The Scoop: 1982 R, directed by Amy Heckerling and starring Sean Penn, Jennifer Jason Leigh, and Judge Reinhold
Tagline: Fast Cars, Fast Girls, Fast Carrots…Fast Carrots?
Summary Capsule: Amy Heckerling takes a hard look at teenage life, as she chronicles the (mis)adventures of teens’ lives at a high school.
Justin’s Rating: About as fun as wedgies in gym class
Justin’s Review: In every generation (since the 60s, at least), teens are defined by certain, special movies. These movies often mean a great deal to that generation — they UNDERSTAND, man, what we’re going through — and are simultanteously incomprehensible to everyone else. Depending on who you talk to in Generation X, our defining “teen” movie would most likely be either The Breakfast Club, Ferris Bueller’s Day Off or Fast Times At Ridgemont High. (For the record, my defining teen film is Purple Rain)
Fast Times is an uneven balance of comedy and early 80s teenage angst. Instead of having any progressing plot, so to speak, the film splits into several storylines, following certain teens at California’s Ridgemont High during a year of their lives. There’s Brad (Judge Reinhold) who is seeking a direction in his career. His sister, Stacy (Jennifer Jason Leigh), has difficulties in her love life, ends up pregnant and gets an abortion. Jeff Spicoli (Sean Penn), is the film’s only totally comic character, as he plays a vapid surfer to the hilt.
I suppose I’m not a huge fan of Fast Times because it strikes a little too close to home. I want to enjoy a movie, not rehash high school years of hell and torture. As I said previously, this movie is very uneven, and the drama and comedy just don’t balance out as well as they should. I feel bad for laughing at a character who gets shafted in the next scene. But there are moments of *fun*, at least, and when the film lets itself go, I enjoyed the ride.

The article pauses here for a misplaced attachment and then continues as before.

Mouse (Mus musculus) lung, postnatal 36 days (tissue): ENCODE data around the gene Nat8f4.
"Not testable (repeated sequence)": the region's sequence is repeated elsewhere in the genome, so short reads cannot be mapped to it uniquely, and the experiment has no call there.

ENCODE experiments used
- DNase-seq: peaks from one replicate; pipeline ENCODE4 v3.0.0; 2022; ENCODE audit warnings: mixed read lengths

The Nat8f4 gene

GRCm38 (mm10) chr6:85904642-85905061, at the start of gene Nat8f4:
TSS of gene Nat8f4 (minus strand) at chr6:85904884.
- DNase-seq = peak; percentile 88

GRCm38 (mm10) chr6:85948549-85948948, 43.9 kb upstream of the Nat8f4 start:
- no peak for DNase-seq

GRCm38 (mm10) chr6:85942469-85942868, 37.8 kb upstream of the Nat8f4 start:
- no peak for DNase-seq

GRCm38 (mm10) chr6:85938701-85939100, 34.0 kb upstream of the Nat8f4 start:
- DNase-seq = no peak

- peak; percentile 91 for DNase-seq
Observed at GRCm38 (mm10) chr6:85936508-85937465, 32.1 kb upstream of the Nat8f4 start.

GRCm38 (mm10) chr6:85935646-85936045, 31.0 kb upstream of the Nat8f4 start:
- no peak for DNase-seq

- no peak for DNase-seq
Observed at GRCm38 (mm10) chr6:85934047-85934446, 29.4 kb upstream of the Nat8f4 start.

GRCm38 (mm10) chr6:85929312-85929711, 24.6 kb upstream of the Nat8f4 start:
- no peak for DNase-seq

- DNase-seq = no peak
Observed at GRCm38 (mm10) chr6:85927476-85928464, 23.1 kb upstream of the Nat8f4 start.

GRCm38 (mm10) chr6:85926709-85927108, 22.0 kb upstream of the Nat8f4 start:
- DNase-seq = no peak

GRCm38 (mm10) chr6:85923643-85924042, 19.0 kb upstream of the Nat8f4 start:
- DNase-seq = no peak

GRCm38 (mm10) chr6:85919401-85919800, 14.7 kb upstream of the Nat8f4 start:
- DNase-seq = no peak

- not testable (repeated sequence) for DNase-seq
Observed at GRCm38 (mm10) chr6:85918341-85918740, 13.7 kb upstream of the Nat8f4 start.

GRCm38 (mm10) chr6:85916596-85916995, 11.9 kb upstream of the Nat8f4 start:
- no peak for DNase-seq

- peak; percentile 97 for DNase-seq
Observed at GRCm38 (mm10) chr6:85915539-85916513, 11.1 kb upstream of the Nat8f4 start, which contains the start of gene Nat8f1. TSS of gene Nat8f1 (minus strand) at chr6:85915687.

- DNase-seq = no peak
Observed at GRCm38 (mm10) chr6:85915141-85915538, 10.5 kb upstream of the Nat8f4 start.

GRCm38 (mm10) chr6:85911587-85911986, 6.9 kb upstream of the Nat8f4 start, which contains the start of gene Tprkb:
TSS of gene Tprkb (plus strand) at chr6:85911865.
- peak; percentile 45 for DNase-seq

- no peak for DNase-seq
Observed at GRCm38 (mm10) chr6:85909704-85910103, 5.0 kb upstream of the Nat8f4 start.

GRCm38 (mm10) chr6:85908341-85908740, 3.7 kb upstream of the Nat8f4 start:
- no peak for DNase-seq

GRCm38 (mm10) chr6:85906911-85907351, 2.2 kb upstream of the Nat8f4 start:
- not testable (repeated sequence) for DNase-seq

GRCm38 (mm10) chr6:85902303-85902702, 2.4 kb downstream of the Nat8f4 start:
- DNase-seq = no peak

For a teen movie, it contains a harsher light than most 80s teen flicks. For one thing, the R rating is certainly deserved. Jennifer Jason Leigh displays full frontal (and backal, I think) nudity (repeated in Single White Female). And of course there is the famous Phoebe Cates pool scene (if you don’t know, just wait until you’re older to ask). The characters bark out obscenities and there is some abrupt violence.
At the end of the movie, they try to wrap up each character’s story with National Lampoon-type subtitles. This struck me as heavy-handed and unnecessary, as there was virtually no plot to begin with. I didn’t really care what happened to the characters, and I think we would be much better off with that uncertainty.
- This movie marks film debuts of Forest Whitaker, Eric Stoltz, Anthony Edwards, and Nicolas Cage (billed under his real name, Nicholas Coppola). In 1986, Fast Times At Ridgemont High was made into a TV series called (appropriately) “Fast Times.” Produced by the movie’s director, it starred Dean Cameron as Jeff Spicoli, and didn’t last past the first season.
Mike: First of all Rat, you never let on how much you like a girl. “Oh, Debbie. Hi.” Two, you always call the shots. “Kiss me. You won’t regret it.” Now three, act like wherever you are, that’s the place to be. “Isn’t this great?” Four, when ordering food, you find out what she wants, then order for the both of you. It’s a classy move. “Now, the lady will have the linguini and white clam sauce, and a Coke with no ice.” And five, now this is the most important, Rat. When it comes down to making out, whenever possible, put on side one of Led Zeppelin IV.
[Spicoli has had a pizza delivered to class.]
Mr. Hand: Am I hallucinating here? Just what in the hell do you think you’re doing?
Spicoli: Learning about Cuba, and having some food.
Stacy: When a guy has an orgasm, how much comes out?
Linda: A quart or so.
If you liked this movie, try these:
- The Breakfast Club
- Can’t Hardly Wait
- Ferris Bueller’s Day Off